Presenting at EUROCORR 2017

Cerium loaded algae exoskeletons for active corrosion protection of coated AA2024-T3

In recent times the use of synthetically produced nano-carriers doped with environmentally friendly corrosion inhibitors has been proposed as an alternative to existing corrosion protective concepts using highly efficient but toxic corrosion inhibitors based on Cr VI. Despite the promising results using these nanocarriers, limitations related to their versatility, manufacturing, embedding in coating matrices, and efficient and time-sustained protection of damages makes the search for carrier alternatives a necessary step for a successful industrial implementation of the concept. In our work we explore the potential use of environmentally friendly and biobased diatom exoskeletons for the active corrosion protection of metallic structures.


The proof-of-concept is demonstrated using Aulacoseira diatom exoskeleton doped with the corrosion inhibitor cerium nitrate for the active protection of aerospace aluminium alloy AA2024. Time-based release from the exoskeletons was confirmed and monitored in real immersion time by a modified UV-Vis spectrometer. Corrosion protection was evaluated by a home-built hyphenated opto-electrochemical setup. This technique allowed for real-time monitoring of both electrochemical response and optical variations at damaged sites and facilitated the interpretation of the inhibition and degradation process of the coating systems. Detailed Raman analysis at the scribe confirmed the fast cerium release and preferential deposition at Cu-rich sites in the case of the cerium loaded refined diatomaceous earth (DE) systems.

The work demonstrates that the use of diatom exoskeletons as carriers for active corrosion inhibition in coatings is feasible and very promising. The study shows the feasibility of developing protective systems based on fast release and inhibition at damaged sites followed by a sustained release of corrosion inhibitors supplied at a sufficient concentration to ensure the long-term protection. The use of inhibitor loaded algae exoskeleton particles for sustained corrosion inhibition here presented is not restricted to cerium and epoxy coatings on aluminium substrates but should be regarded as a generic concept with high potential for active corrosion protection in coated metals.


Hyphenated opto-electrochemistry for the development of self-healing coatings

Organic coatings are generally applied on metal surfaces to provide a long-lasting barrier against corrosive species. Regulatory changes on conventional Cr VI based coatings due to their health and environmental impact drive the search for new environmentally friendly anti-corrosion coatings. In the last years several promising intrinsic and extrinsic self-healing coatings have been presented in literature. While their active corrosion protection at damaged sites has mainly been analysed by traditional Electrochemical Impedance Spectroscopy (EIS) and complex local electrochemical techniques (eg SVET, SECM), direct correlation of the electrochemical signals to physical phenomena remains a difficult task. For this, post-mortem analysis is often necessary requiring multiple samples. This results in difficult correlations due to the potential differences in scratch area, coating thickness, formulation and porosity between the samples affecting the interpretation and relative variation of the impedance data.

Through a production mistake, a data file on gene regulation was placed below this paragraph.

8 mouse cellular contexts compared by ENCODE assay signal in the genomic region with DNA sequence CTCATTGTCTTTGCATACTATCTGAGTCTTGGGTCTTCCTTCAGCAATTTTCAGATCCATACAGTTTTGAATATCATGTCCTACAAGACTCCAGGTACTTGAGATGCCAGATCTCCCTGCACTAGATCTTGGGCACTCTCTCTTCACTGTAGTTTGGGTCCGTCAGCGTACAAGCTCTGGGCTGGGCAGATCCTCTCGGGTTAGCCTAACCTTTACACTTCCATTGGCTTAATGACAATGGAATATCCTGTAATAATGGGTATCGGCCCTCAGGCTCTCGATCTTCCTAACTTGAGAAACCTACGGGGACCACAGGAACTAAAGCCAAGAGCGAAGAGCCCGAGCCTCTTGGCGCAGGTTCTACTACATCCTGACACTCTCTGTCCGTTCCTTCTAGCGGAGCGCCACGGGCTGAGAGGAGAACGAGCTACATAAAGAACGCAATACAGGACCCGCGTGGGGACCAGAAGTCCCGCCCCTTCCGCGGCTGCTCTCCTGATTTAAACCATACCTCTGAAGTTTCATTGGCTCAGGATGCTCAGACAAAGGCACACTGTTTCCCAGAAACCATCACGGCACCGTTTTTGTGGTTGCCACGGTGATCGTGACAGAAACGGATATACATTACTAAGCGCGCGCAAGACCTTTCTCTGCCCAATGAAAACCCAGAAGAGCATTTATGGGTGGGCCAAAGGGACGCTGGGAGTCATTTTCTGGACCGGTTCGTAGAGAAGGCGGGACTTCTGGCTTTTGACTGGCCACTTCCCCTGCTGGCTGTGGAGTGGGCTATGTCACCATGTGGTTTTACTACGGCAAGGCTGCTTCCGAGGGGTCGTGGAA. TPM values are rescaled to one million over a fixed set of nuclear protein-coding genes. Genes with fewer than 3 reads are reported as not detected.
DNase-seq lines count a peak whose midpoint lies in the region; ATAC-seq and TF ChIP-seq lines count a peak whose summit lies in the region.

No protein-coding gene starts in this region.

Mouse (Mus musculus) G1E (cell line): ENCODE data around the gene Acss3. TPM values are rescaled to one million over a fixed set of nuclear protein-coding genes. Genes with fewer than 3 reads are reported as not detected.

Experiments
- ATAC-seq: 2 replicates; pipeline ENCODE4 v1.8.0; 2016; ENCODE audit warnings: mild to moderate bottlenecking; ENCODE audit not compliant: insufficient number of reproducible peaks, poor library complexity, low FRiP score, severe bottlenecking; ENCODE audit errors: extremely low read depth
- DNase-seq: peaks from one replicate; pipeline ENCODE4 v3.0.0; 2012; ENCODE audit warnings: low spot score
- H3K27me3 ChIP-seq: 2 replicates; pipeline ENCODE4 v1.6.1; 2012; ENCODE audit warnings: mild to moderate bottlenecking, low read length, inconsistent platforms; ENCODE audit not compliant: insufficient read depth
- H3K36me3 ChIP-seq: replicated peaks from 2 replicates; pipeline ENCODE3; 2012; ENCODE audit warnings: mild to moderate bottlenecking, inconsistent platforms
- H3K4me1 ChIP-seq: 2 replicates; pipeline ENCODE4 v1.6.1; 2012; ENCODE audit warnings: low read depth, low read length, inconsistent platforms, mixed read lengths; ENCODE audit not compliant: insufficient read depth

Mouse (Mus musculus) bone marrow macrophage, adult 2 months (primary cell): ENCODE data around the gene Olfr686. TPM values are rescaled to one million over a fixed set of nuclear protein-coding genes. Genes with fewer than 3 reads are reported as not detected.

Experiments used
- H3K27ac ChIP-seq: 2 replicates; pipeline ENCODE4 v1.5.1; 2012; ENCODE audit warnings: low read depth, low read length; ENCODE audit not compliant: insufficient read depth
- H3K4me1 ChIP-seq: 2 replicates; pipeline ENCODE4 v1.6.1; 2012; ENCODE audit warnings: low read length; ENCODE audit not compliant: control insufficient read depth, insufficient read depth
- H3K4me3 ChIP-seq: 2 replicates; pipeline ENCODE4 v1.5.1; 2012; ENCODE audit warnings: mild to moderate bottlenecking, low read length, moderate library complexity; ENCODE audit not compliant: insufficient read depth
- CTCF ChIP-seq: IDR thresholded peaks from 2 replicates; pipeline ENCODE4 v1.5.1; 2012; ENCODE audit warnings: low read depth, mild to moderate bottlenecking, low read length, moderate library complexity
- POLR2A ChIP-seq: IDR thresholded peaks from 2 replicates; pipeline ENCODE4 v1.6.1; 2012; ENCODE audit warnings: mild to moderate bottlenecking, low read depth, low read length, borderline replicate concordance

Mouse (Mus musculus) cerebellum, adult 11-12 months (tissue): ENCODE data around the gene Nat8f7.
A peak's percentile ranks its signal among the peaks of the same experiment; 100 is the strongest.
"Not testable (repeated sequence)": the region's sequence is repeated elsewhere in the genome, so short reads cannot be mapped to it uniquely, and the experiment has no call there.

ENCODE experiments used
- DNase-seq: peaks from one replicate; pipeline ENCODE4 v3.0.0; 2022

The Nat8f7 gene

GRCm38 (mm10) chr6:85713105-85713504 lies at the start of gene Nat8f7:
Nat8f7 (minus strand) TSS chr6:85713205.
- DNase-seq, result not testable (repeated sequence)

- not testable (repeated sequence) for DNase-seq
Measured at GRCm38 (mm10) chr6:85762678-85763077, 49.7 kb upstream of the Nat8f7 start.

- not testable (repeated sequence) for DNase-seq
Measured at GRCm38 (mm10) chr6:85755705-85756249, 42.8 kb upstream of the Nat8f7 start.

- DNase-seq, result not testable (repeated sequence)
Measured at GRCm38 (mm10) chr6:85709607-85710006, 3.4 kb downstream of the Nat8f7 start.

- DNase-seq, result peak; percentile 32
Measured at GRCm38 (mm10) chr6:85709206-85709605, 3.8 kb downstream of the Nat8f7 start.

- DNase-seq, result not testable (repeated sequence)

In this work we explore the use of an in-situ hyphenated opto-electrochemical set-up as an improved method to simplify the evaluation/interpretation of the corrosion protection processes at exposed metal surfaces and relatively big damages in coated metals. The technique allowed for real-time acquisition of optical and electrochemical information at the damaged or exposed site and was validated by the evaluation of corrosion inhibiting species and self-healing coatings. Several signals obtained during the test were used for the dedicated analysis. Time variations of the Open circuit potential (OCP) and low frequency impedance rather than time evolution were used to monitor electrochemical processes at the metallic surface. The optical images were processed using a bimodal threshold method to subtract the background and calculate the degradation area over time (variations at and around the damaged site). From this, the type of degradation could be established and coupled to the electrochemical signal variations (e.g. coating delamination, the formation of corrosion products, local corrosion sites, and active corrosion protection). From the data analysis the kinetics of the degradation process itself (on-set of degradation and kinetics of degradation) were obtained thereby identifying two critical parameters for the design and comparative evaluation of self-healing and active corrosion protective systems.